Daily Bread for 9.18.18

Good morning.

Tuesday in Whitewater will see a mix of sunshine, clouds, and occasional thunderstorms, with a high of eighty.  Sunrise is 6:38 AM and sunset 6:58 PM, for 12h 19m 40s of daytime.  The moon is a waxing gibbous with 65.4% of its visible disk illuminated.

Today is the six hundred seventy-ninth day.

Whitewater’s Common Council meets at 6:30 PM.

On this day in 1863, Wisconsin troops prepare for battle at Chickamauga:

Major General Alexander McCook’s command, including the 15th Wisconsin Infantry, arrived at Chickamauga, Georgia, the night before the Battle of Chickamauga, Georgia. The 1st, 10th, 15th, 21st, and 24th Wisconsin Infantry regiments along with the 1st Wisconsin Cavalry and the 3rd, 5th, and 8th Wisconsin Light Artillery batteries would participate in some of the fiercest fighting.

Recommended for reading in full — 

► Grigor Atanesian reports How Hackers Could Attack Wisconsin’s Elections And What State Officials Are Doing About It (“Cybersecurity Experts Warn Private Vendors, Modems, Removable Memory Devices Make State’s Decentralized Voting System Vulnerable To Attack”):

In July, the Wisconsin Center for Investigative Journalism reported that Russian hackers have targeted websites of the Democratic Party of Wisconsin, the state Department of Workforce Development and municipalities including Ashland, Bayfield and Washburn. Elections in this swing state are administered by 1,853 municipal clerks, 72 county clerks and the Wisconsin Elections Commission.

Top cybersecurity experts from the United States, Canada and Russia interviewed by the Center said some practices and hardware components could make voting in Wisconsin open to a few types of malicious attacks, and that Russian actors have a record of these specific actions.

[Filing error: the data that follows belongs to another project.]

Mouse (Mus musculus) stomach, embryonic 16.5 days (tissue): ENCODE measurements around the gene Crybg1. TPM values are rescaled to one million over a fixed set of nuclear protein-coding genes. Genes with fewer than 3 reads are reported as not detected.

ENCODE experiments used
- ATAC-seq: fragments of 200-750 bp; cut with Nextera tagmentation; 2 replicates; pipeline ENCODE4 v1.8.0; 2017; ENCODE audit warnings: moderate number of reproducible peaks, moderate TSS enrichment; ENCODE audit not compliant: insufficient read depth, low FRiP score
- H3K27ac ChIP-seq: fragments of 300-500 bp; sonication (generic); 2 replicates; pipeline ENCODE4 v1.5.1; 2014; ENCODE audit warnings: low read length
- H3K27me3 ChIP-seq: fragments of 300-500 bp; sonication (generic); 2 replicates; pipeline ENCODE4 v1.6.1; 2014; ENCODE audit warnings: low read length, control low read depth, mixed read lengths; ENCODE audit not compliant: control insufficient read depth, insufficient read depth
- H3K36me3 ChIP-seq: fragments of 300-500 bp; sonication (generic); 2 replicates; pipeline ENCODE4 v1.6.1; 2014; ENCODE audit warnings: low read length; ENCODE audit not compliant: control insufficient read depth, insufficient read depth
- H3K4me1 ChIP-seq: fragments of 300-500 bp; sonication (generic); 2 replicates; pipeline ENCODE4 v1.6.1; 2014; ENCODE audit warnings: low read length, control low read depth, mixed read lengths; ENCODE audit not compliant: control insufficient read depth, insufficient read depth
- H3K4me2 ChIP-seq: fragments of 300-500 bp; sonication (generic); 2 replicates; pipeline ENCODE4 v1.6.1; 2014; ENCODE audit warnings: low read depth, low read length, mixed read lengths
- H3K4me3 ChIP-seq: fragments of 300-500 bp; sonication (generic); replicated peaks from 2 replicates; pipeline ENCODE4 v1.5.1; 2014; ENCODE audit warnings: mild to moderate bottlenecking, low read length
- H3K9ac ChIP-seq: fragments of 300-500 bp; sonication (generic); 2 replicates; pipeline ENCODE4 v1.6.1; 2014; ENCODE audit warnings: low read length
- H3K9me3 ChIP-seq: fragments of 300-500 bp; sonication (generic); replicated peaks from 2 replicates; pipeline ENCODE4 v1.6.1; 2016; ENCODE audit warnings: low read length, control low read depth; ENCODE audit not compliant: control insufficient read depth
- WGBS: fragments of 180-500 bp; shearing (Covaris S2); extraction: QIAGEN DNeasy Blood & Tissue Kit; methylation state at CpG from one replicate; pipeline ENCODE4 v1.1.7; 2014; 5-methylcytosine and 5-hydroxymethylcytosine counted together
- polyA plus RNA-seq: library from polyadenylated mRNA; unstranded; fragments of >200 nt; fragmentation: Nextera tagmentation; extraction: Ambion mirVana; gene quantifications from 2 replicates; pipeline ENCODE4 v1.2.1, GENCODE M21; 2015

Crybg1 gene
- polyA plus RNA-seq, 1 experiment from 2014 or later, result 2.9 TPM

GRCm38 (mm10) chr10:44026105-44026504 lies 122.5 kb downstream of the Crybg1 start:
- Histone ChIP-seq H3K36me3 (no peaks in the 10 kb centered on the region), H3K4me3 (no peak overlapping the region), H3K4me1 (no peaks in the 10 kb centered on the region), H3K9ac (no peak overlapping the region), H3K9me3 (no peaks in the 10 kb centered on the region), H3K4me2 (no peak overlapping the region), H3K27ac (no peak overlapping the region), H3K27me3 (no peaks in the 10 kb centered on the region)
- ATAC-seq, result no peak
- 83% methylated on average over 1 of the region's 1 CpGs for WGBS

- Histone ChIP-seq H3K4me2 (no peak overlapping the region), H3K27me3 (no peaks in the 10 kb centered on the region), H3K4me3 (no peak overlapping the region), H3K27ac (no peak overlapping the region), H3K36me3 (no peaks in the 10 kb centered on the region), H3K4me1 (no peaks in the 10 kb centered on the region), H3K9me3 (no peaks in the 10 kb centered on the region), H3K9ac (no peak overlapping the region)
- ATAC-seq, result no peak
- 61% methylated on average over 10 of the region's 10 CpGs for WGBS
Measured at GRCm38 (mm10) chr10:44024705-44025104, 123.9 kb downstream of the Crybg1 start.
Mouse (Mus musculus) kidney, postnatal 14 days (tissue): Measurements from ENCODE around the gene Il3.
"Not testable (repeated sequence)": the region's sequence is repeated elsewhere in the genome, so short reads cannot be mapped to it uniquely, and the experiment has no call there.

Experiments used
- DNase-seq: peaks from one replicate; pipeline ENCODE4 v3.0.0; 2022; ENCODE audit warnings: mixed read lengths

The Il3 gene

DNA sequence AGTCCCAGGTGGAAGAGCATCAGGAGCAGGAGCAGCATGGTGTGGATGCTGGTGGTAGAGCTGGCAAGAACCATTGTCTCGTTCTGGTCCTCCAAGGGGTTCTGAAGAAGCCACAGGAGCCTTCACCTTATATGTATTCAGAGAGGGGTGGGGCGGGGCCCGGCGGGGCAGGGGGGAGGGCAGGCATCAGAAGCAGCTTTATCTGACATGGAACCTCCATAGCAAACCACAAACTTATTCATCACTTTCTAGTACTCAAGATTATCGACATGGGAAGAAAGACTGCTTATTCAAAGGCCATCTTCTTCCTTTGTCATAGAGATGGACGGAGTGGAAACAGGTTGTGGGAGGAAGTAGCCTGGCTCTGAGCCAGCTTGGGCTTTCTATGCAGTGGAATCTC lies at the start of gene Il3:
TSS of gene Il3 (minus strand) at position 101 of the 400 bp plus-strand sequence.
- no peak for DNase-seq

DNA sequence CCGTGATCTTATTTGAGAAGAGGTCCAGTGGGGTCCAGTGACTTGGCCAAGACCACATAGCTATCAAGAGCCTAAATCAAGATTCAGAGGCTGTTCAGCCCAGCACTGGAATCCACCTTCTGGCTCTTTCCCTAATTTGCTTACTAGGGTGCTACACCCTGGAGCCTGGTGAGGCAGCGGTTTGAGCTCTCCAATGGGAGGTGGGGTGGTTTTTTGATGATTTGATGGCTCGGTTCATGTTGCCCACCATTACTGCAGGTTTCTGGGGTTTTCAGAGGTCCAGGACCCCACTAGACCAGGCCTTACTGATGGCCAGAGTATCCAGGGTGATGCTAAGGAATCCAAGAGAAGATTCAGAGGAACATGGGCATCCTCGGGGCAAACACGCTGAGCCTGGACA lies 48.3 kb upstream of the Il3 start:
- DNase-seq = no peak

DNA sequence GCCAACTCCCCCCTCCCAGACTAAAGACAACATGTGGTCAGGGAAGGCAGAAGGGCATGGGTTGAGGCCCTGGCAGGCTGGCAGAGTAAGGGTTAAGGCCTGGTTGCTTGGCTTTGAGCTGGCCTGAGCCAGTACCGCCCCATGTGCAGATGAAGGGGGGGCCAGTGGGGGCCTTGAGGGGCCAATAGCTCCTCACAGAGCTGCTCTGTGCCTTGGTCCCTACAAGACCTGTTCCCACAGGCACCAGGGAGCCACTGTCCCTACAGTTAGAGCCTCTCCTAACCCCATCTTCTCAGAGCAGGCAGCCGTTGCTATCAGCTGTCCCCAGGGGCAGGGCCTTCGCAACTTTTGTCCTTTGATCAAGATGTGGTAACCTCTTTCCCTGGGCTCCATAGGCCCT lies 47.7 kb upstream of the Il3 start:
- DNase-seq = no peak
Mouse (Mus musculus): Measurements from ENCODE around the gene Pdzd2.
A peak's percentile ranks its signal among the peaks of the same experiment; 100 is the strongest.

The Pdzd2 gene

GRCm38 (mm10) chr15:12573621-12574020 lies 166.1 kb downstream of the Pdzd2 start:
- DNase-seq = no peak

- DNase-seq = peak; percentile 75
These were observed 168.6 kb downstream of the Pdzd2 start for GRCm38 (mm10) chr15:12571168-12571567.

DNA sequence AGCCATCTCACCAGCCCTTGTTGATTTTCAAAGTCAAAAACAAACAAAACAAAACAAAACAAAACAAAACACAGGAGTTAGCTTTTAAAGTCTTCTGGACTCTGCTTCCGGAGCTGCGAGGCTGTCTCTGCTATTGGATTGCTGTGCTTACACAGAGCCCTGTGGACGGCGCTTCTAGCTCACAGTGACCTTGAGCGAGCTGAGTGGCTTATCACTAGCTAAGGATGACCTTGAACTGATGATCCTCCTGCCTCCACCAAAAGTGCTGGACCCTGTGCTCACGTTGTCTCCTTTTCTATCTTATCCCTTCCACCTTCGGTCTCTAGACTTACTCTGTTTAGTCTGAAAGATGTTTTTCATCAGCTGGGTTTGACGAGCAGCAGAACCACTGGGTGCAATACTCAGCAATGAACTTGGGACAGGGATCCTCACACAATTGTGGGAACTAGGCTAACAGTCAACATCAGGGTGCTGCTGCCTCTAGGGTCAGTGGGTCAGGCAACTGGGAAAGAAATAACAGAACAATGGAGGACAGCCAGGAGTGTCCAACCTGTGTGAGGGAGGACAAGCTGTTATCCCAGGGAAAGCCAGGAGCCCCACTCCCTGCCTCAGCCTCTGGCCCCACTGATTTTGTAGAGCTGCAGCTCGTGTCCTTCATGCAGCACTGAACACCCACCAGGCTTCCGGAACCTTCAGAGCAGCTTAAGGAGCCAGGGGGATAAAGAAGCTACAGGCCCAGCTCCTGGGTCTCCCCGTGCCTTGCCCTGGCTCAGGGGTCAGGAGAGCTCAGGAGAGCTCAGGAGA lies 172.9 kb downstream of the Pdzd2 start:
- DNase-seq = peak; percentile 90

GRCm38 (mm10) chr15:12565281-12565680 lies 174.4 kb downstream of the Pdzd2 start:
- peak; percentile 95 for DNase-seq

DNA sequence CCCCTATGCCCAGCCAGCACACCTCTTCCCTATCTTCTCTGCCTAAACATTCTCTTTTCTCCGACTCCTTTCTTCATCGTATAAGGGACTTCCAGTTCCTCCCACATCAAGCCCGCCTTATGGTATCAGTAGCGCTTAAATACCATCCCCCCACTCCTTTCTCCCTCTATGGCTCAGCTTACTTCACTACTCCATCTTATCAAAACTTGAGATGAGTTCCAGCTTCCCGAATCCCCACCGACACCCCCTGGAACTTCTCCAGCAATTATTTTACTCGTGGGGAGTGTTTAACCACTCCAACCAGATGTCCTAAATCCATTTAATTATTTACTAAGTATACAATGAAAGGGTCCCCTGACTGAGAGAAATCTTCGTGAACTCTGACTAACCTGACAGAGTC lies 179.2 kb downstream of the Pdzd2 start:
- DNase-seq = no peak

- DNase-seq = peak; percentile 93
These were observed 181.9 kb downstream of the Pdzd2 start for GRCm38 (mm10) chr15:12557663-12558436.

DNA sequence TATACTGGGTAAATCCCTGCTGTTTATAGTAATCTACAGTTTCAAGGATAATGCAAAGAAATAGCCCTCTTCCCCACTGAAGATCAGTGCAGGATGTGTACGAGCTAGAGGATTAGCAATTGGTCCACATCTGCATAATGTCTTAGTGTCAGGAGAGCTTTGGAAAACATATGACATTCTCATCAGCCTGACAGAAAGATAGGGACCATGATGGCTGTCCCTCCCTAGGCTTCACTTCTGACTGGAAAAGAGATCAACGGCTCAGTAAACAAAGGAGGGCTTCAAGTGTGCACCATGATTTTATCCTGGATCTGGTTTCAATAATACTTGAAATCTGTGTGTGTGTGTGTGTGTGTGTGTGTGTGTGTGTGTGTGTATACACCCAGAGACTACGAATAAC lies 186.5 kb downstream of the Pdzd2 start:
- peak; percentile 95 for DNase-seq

And it is not just Wisconsin — this is a nationwide threat, the National Academy of Sciences, Engineering and Medicine stated in its newly released report, Securing the Vote.

“With respect to foreign threats, the challenge is compounded by the great asymmetry between the capabilities and resources available to local jurisdictions in the United States and those of foreign intelligence services,” according to the report.

► Anna Nemtsova writes Russia Shows Us What Happens to ‘Enemies of the People’: Bloodied Heads, Murdered Reporters, Poisoned Dissidents:

Media experts have monitored an increasing number of attacks on journalists all over Russia. According to the Committee to Protect Journalists, 38 reporters have been targeted for murder in Russia since 1992, and in 33 of those cases the killers acted with impunity. Just speak with any independent reporter in Russia today and you will hear stories of death threats and violence.

After three years of covering anti-Putin rallies, 22-year-old Polukeeva had plenty of experience as an “enemy of people” and has no patience with those, like U.S. President Donald Trump, who try to inspire hatred for journalists with phrases like that.

“Journalists should feel safe to be able to do their job—that is what the president should understand and explain to the nation, that we reporters work for the society,” Polukeeva told The Daily Beast. “We have to be in the field to prove that this is not fake news, that OMON [Russia’s special riot police] is being more violent—than ever.”